Assen has always had a way about it. Every season, the Cathedral throws up moments that we remember, moments that we return to again and again, to savor and treasure. Saturday was no different.
It broke records – something that has sort of become convention this season, not that we are complaining. It was crazy, wild and fantastic – it confused us, kept us on our toes, fingers crossed, praying that the madness wouldn’t end.
It started as always with the weather.
The start was delayed, as the dark clouds kept their end of the bargain, and rained. The pit lane was ordered chaos. Bike set-ups were changed, once, then twice. Slicks or wet tyres. This was going to be a wet race, they said.
The grid was an odd one, with Jorge Lorenzo and Valentino Rossi qualifying a disastrous 9th and 12th place, courtesy the rain gods. Aleix Espargaro was shining and got himself a pole position after clocking a fantastic, record-breaking 1’38.789s. Marc Marquez and Dani Pedrosa got themselves a 2nd and 3rd spot, with Andrea Iannone at 4th, Cal Crutchlow at 5th, Bradley Smith at 6th and Andrea Dovizioso at 7th.
Not that any of it matter by the time Race Day dawned. The heavens opened up and threw everyone for a loop. Even Rossi. Two sighting laps later, Rossi found himself in the pits changing his bike from slicks to wets, even as the rest of the pack began the 26-lap battle.
The Italian fought his way up from the back of the grid, while Aleix Espargaro led the pack – very, very briefly – and was soon passed by Dovizioso. The Ducati rider held strong and steady, giving Marquez a fight. They changed positions again and again – and the first lap wasn’t even done yet!
Weather conditions were changing however, and the track started drying. Marquez and Dovizioso entered the pits for a few graceful pirouettes, as they swapped bikes – this time for slicks. Then, Marquez made an uncharacteristic error, running wide and giving room to Dovizioso who took lead. But it was just for a brief while.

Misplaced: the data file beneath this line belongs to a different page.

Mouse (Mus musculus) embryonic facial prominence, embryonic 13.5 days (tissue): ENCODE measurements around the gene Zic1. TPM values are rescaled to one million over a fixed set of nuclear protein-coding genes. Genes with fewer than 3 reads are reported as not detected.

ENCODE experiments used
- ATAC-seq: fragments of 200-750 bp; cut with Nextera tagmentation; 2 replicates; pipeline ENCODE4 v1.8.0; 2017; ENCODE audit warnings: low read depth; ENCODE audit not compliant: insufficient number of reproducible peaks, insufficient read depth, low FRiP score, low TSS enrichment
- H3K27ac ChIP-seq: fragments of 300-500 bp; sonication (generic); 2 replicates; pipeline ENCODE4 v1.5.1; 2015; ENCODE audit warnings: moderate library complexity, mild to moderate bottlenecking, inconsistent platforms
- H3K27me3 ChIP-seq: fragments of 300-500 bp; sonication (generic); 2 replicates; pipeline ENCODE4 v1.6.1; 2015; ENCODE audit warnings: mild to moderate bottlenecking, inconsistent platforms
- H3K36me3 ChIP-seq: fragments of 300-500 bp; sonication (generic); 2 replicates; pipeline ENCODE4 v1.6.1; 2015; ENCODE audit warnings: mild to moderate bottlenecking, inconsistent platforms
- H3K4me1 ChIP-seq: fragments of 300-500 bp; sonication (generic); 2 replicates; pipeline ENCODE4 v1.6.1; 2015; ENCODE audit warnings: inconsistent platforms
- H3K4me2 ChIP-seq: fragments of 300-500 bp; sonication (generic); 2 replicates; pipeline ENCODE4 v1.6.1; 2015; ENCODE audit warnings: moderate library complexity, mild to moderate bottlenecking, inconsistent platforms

The Honda’s pace was just too fast and Marquez passed the Ducati and opened up a lead, building it up to a whopping 6.714s.
Marquez went on to win the race and became the first rider since racing legend Giacomo Agostini in 1971 to win the first eight premier-class races of the year.
Dovizioso took his second podium finish of the season, ending the race at 2nd place, ahead of Dani Pedrosa. There does seem to be hope for the Ducatis.
Meanwhile behind, a massive battle had broken out between Pedrosa and a charging, confident Aleix Espargaro. Aleix had held on to a 3rd place at the start of the race, until six laps in when he pitted to swap his bike for one with a dry setup. The 24-year-old Spaniard pushed Pedrosa to the limit for the remainder of the race, swapping positions with the factory Honda, and giving us a taste of proper racing. This is one rider who deserves a podium – and fingers crossed he gets several before the season is out.
Aleix ended the race in 4th place with a 6th place in the championship courtesy 67 points. It’s perhaps the best run the NGM Mobile Forward racing has had so far. He later said in a team press release, “It was a great race and the battle with Dani Pedrosa on a factory Honda was hard but it was good fun. On the wet, I was cautious so I lost the contact with Andrea. But with the dry setup I pushed hard to fight for the podium. We had a very good battle with Dani: he was overtaking me on the straight and I passed him on the corners. It’s a pity, but I am happy with this result.”
The factory Yamahas however had a race from hell. Rossi pushed hard. Despite a terrible qualifying, a disastrous tyre choice, and starting from pits, he fought a terrific battle to work his way up to 5th place.
His teammate Lorenzo however, slipped into an oblivion; it was a far cry from last year when he surmounted pain after a surgery on his broken collar-bone to finish 5th. This year however, he ended his race at 13th place.
The former world champion however later apologized for his lack-lustre performance. “I have to say that the bike was working quite well on the wet and the dry, I just had a bad race as a rider. My confidence wasn’t great; I didn’t want to crash like last year. I didn’t have value enough like the other riders to go fast, it was a bad race for me. I would like to apologize with my team, the engineers and my fans because they all did their best, but today it was definitely my worst race ever. In the dry, I’m confident and not afraid of crashing but when it’s spitting maybe I have the memory of last year and I didn’t have things clear in my mind. In future if something happens like this I hope to be more confident and less scared of crashing.”
Broc Parkes, however, deserves a special mention. The young Australian swapped for slicks early in the race and made a brilliant run for 11th place on his PBM machine.
And so the Cathedral said good-bye to MotoGP, fulfilling its promise of a fantastic race weekend, as always. Next up, Sachsenring. Will Marquez continue his charge?